HOST: Hi friends. How are you? How are you today? JAVIER: Good. HOST: Two for lunch? JAVIER: Yes. HOST: Okay. Excuse me. Follow me this way. ELENA: What a cute restaurant! HOST: Oh. Do you speak Spanish? JAVIER: Yes. HOST: Yeah? Wow. ELENA: Where are you from? HOST: I’m Mexican. And you? ELENA: I’m from Argentina and Javier is Spanish. HOST: Nice to meet you. ELENA: My pleasure. HOST: Your waiter is coming in a moment. Enjoy your meal. ELENA: Thanks.
WAITER: Hello friends. How are you today? JAVIER: Hello. ELENA: Well. WAITER: Oh, you speak Spanish. Where are you from? JAVIER: Well, I am Spanish, and Elena is from Argentina. WAITER: Great. Nice to meet you. JAVIER: And you? WAITER: I’m from Mexico. JAVIER: Are you Margarito? WAITER: Yes, that’s me. How do you know my name? JAVIER: Because Professor Flores recommended the restaurant, and asked me to say hi to you. WAITER: How nice. Give him greetings from me. Are you here at the university in Middletown? JAVIER: That’s right. WAITER: Nice. A pleasure. Can I offer you something to drink? ELENA: I’d like water, please. WAITER: Water. And for you, sir? JAVIER: I want Coca Cola. WAITER: Great. Could I bring you some guacamole? JAVIER/ELENA: Yes. WAITER: Excuse me. JAVIER/ELENA: Thanks.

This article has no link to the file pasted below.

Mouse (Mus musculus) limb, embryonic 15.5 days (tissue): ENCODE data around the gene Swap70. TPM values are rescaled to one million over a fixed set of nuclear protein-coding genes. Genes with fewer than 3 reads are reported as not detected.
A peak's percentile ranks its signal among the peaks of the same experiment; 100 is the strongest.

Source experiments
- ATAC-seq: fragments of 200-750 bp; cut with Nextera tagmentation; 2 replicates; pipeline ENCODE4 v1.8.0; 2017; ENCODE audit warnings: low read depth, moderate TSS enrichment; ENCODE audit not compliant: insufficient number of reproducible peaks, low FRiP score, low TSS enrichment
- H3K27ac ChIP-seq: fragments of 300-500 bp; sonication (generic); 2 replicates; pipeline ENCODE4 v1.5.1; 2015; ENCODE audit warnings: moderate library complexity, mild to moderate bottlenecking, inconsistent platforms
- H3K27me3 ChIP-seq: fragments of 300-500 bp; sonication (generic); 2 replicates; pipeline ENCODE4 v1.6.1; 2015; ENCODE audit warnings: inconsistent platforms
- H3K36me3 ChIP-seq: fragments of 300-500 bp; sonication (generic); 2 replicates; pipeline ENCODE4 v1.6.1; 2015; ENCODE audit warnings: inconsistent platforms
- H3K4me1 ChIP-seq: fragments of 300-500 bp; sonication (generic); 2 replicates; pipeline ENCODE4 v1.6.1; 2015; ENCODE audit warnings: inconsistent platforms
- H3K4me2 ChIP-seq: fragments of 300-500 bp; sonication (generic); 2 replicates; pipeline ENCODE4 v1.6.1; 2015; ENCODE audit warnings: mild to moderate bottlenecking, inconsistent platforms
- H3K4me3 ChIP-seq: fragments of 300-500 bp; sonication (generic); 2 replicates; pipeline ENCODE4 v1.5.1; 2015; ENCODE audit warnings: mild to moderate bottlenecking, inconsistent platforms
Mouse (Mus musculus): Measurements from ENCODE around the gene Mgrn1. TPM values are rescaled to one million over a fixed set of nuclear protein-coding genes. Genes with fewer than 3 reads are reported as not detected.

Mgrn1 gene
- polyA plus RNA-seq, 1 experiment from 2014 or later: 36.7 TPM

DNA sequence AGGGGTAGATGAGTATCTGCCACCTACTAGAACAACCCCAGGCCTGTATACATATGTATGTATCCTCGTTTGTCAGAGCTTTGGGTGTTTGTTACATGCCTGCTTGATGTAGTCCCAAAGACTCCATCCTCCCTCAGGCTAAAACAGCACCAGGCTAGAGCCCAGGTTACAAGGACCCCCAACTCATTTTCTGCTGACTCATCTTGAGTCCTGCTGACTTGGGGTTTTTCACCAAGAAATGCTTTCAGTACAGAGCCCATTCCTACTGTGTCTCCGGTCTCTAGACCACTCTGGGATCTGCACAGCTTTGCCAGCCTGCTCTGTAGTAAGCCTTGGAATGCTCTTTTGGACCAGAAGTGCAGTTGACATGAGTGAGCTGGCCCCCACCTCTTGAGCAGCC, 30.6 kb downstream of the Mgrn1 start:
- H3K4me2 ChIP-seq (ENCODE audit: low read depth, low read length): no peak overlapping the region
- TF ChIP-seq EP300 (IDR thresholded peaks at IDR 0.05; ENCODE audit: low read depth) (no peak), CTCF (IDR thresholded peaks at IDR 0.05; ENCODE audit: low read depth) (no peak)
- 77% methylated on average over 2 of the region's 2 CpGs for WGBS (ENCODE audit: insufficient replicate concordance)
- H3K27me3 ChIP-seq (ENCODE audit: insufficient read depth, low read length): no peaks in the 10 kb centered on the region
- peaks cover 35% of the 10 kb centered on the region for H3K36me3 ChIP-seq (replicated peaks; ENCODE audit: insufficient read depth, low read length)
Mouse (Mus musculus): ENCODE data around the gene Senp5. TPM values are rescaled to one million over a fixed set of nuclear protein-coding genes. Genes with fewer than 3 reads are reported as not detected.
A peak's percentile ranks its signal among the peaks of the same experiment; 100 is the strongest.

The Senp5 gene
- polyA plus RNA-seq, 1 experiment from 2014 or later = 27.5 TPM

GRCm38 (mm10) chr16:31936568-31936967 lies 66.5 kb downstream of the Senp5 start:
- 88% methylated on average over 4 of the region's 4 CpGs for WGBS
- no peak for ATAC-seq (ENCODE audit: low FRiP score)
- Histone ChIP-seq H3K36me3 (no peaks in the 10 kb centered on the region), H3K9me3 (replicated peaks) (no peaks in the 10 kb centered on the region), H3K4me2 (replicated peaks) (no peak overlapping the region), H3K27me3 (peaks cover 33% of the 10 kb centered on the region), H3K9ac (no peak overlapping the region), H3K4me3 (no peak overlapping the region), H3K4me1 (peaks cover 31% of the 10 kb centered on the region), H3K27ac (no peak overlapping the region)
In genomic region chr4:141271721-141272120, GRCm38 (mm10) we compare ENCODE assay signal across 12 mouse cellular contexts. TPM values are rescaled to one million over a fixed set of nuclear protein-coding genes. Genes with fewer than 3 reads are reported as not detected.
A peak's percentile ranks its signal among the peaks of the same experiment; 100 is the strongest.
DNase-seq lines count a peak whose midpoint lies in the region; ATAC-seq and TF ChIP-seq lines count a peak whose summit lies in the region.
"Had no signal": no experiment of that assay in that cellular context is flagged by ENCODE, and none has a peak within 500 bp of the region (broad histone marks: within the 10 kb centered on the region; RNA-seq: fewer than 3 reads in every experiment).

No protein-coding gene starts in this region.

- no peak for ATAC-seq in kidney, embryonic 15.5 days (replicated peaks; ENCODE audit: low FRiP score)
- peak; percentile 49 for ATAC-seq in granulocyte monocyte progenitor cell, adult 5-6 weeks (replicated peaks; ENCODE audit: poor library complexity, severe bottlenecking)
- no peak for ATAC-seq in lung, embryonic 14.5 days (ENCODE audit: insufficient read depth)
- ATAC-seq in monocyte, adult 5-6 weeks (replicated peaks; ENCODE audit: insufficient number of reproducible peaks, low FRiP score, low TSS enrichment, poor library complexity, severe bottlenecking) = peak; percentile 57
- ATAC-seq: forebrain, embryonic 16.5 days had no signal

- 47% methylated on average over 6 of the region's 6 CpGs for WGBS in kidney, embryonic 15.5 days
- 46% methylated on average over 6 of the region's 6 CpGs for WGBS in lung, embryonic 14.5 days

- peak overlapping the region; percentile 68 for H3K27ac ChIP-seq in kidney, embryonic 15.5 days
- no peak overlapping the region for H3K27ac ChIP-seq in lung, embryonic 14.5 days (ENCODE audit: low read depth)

¿Ahora o ahorita?
Ahora means now, or a minute ago. To convey the sense of right now, to make an action very immediate, the expression ahora mismo is used.
Salgo ahora mismo.
Acabo de ver a tu hijo ahora.
In many countries, the word ahorita is also used. However, ahorita may mean contradictory things, depending on the country and context. One meaning could be ahora mismo, right now, while the other could mean más tarde, in a while.
Quiero que laves los platos ahorita.
Voy a lavar los platos ahorita.
In this scene, the restaurant receptionist tells Elena and Javier “Ahorita viene su mesero.” What would you think he means by ahorita—very soon or in a while?
Caballero is a formal way to address a man, like gentleman in English. The female equivalent is dama.
Damas y caballeros = Ladies and gentlemen
Sometimes we send greetings to people who are not present in a conversation, or relay greetings from someone else to our interlocutor. In Spanish the verb saludar and the noun saludos are typically used for this purpose.
In the scene we hear two examples.
JAVIER: El profesor Flores… me dio saludos para usted.
WAITER: Salúdemelo de mi parte.